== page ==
BETTER NEXT TIME on Make A.GifKathy Morris attempts to park in the new reverse-angle spaces last week; she promises she’ll soon master the task. The concept was championed by trauma nurse Linda Richter, below. (Photos by John T. Ward)


linda richter 061814Arriving at the Sea Bright Supermarket one afternoon last week, borough resident Kathy Morris struggled to align her SUV with a back-in, angled parking space.

Wait: a what?

Angled parking spaces, popular decades ago throughout American downtowns, appear to be making a return, but this time with a twist: motorists must back into them, rather than park nose-in.

Last week, Sea Bright became the first town in Monmouth County to give back-in, or reverse-angle, parking a try with the creation of eight curbside spaces in front of the Ocean Avenue supermarket.

And there are plans to implement the concept gradually throughout the borough, said Linda Richter, a borough resident and trauma nurse who spearheaded the change as a safety measure both for motorists and pedestrians.

Reverse-angle parking has been adopted in numerous cities because, advocates say, it’s safer than parallel parking both for motorists and pedestrians.

“It’s statistically proven to be safer,” Richter told redbankgreen. “And it’s very easy to do – much easier than parallel parking.”

Reverse-angle parking is one of several changes that emerged from Sea Bright 2020, an effort organized by Mayor Dina Long in the aftermath of Hurricane Sandy to find community consensus on the town’s future. Richter said she volunteered to research traffic safety improvements because of the human toll of accidents she’s witness as a nurse.

“I took care of a two-year-old who got run over by the grandmother,” said Richter, who works at a hospital in Morristown. “Unfortunately, it happens every day.”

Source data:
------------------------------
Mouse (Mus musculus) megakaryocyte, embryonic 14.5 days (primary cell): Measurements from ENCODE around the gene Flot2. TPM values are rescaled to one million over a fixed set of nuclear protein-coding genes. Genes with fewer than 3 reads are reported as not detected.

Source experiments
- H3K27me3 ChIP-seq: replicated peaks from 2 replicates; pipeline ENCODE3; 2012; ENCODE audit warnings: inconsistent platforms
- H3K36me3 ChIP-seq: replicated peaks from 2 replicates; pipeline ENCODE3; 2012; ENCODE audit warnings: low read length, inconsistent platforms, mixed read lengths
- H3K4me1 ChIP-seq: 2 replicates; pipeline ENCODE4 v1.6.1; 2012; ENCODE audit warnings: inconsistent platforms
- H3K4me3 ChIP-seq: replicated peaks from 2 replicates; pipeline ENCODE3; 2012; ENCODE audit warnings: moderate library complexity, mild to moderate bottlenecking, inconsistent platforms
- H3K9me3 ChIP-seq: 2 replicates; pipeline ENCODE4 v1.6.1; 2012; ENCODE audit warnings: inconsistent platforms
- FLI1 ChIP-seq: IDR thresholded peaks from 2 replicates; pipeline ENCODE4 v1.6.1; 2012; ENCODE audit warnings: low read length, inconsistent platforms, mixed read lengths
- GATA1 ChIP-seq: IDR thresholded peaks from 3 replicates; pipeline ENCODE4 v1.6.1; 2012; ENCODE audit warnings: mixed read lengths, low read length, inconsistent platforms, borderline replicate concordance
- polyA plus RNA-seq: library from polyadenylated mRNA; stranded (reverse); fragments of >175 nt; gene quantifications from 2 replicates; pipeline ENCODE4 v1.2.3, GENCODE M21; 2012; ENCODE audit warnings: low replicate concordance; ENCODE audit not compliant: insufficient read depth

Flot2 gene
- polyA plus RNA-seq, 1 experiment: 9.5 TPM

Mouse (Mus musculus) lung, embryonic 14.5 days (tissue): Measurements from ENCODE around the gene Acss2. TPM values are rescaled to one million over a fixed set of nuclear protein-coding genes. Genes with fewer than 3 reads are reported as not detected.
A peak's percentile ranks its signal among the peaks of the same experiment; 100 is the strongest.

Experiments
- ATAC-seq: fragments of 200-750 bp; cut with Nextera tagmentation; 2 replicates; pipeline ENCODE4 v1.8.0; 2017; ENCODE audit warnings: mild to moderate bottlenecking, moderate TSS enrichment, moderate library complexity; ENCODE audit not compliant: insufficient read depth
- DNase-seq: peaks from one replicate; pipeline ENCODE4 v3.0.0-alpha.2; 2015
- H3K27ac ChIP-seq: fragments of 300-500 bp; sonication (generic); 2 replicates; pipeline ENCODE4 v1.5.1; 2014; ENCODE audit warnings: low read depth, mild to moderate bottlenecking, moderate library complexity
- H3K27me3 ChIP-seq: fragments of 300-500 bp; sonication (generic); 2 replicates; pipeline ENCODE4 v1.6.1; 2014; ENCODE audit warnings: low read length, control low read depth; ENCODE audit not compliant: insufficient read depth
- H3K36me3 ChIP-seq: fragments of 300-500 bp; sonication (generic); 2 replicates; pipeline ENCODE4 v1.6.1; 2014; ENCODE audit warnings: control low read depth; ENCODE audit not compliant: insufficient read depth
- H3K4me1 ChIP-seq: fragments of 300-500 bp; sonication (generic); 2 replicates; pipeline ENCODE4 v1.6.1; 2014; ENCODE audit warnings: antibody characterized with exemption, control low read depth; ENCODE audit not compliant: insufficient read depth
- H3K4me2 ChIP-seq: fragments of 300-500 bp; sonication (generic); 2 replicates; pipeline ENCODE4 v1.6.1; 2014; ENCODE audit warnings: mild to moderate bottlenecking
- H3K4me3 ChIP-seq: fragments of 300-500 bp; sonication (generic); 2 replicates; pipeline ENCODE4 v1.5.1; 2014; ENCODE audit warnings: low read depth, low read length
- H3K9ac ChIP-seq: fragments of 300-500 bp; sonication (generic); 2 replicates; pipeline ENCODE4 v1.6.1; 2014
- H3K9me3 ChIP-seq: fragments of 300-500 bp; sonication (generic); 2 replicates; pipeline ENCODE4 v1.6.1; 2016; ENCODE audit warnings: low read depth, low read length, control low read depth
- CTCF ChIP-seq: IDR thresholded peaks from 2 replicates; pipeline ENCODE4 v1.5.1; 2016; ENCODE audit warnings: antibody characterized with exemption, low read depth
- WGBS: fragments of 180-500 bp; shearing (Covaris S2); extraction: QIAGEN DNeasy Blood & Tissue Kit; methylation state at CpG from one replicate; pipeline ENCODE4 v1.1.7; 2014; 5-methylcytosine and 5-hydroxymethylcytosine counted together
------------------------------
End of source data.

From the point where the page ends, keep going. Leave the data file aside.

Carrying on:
The borough council was on board with giving the concept a try, and identified the supermarket location as a good place to start. In addition to having enough curb length for eight vehicles, there’s a parking lot that motorists can opt for if they’re uncomfortable backing in. The store owner was consulted as a courtesy, and he was “amenable” to the change, Ricthter said.

When a police car is not in use, Chief John Sorrentino has it parked in one of the spaces to indicate to the uninitiated how cars should be aligned, she said.

The concept has raised concerns elsewhere. In Venice, Florida, officials worried that an elderly population in a city with lots of crosswalks wouldn’t be a good mix. And business owners in Victor, Idaho complained that it was both less safe than parallel parking and was driving away customers.

Sonny Webb, an area resident who pulled into one of the Sea Bright spaces nose-first before noticing the signs for reverse-angle parking, tells redbankgreen he’s “not so sure it makes lot of sense.”

While locals may quickly adapt to it, “my concern would be someone coming up behind you” and not realizing you’re about to put your vehicle in reverse, he said.

But Richter said studies have found the method safer. That’s why, she said, the New Jersey Department of Transportation, which has jurisdiction over Ocean Avenue because it’s a state highway, hopes to implement it more widely in Sea Bright.

First, though, it will be rolled out in limited areas, including the Anchorage Beach parking lot, she said.

“It’s a change of mindset,” she said.”We have to take baby steps.”

Morris, meanwhile, was undaunted by her inability to park her SUV without trespassing into an adjoining space.

“I’ll practice, and I’ll get as good as I did when I used to throw the quarter into the bin on the Parkway,” she told redbankgreen. “I’m going to master it.”